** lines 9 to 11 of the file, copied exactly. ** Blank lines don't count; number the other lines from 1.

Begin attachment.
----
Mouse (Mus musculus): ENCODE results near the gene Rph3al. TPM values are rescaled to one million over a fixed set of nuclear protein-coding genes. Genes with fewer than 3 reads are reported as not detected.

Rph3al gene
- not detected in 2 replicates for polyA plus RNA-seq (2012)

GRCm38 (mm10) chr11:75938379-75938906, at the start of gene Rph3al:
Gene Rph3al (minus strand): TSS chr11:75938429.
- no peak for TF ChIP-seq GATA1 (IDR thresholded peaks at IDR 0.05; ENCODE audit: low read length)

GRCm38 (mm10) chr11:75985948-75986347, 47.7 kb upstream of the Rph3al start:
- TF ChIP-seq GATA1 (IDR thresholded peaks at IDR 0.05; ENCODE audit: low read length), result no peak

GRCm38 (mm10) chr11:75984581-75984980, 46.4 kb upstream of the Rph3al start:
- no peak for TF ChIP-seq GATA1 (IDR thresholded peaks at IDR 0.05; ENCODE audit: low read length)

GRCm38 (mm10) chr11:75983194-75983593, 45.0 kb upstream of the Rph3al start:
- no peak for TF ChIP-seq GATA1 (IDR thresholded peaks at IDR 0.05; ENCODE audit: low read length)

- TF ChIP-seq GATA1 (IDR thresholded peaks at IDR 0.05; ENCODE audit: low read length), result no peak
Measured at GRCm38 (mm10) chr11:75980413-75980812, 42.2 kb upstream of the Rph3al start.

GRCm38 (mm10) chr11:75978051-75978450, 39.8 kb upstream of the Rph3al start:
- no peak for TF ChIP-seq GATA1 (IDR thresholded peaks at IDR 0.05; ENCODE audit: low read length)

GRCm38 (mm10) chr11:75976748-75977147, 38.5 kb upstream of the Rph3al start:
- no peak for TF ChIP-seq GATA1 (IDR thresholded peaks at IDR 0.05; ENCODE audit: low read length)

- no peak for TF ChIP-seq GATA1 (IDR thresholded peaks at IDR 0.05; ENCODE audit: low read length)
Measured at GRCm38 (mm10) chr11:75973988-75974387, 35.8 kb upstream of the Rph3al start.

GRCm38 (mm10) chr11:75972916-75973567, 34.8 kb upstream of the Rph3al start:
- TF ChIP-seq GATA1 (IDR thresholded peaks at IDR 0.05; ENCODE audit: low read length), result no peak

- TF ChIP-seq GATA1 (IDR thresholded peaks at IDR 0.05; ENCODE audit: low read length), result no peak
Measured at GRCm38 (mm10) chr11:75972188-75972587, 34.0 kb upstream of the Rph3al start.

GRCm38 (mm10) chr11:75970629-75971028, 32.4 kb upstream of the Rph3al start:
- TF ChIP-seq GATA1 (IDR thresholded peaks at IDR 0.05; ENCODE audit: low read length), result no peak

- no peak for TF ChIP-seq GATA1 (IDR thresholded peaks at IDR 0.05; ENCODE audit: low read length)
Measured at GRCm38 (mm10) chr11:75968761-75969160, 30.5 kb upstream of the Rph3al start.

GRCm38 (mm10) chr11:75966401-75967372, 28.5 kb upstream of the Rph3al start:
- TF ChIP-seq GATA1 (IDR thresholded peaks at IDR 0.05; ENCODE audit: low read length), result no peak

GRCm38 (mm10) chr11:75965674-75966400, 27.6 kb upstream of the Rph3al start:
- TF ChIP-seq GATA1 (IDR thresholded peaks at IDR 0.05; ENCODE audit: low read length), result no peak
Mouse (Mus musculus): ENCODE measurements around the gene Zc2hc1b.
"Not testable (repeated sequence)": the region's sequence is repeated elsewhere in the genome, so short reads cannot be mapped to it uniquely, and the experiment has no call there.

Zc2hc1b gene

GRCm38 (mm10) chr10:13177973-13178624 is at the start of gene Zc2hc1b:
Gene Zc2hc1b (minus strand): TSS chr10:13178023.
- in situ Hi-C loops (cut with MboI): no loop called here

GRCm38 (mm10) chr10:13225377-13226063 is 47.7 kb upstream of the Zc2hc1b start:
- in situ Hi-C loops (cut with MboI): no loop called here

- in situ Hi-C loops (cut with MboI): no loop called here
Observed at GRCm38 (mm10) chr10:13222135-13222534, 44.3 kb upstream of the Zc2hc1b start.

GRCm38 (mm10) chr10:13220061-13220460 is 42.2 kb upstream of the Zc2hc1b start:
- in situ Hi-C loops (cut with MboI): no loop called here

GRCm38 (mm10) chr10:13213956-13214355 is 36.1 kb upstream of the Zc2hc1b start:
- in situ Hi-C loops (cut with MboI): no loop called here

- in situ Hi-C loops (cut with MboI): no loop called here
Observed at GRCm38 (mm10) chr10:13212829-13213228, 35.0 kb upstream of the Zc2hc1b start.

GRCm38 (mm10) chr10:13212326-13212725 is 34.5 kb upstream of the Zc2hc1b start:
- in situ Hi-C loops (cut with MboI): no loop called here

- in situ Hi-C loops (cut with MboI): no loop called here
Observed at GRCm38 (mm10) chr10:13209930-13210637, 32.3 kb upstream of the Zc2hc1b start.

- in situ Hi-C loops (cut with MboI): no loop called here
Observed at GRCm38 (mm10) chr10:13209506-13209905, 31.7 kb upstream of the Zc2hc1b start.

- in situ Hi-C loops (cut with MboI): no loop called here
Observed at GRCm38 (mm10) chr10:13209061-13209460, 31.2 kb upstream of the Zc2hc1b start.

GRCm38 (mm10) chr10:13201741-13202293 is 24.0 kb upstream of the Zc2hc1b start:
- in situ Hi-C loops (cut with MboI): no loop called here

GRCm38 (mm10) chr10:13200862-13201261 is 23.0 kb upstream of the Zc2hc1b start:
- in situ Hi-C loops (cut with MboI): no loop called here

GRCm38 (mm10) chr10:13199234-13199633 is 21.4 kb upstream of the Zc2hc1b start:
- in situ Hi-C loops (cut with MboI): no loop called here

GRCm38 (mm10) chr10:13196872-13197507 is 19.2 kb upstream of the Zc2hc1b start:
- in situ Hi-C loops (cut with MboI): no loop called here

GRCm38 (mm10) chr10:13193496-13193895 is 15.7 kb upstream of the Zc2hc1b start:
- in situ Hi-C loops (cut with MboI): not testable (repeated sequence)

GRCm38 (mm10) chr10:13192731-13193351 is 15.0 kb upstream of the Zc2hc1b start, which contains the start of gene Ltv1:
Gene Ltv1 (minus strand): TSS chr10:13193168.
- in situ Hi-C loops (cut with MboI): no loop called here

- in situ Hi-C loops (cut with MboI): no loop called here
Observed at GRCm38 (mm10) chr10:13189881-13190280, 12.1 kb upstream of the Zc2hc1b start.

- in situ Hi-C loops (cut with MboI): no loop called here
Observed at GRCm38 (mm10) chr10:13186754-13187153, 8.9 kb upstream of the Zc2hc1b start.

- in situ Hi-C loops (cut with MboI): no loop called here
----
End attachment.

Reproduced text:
GRCm38 (mm10) chr11:75984581-75984980, 46.4 kb upstream of the Rph3al start:
- no peak for TF ChIP-seq GATA1 (IDR thresholded peaks at IDR 0.05; ENCODE audit: low read length)

GRCm38 (mm10) chr11:75983194-75983593, 45.0 kb upstream of the Rph3al start: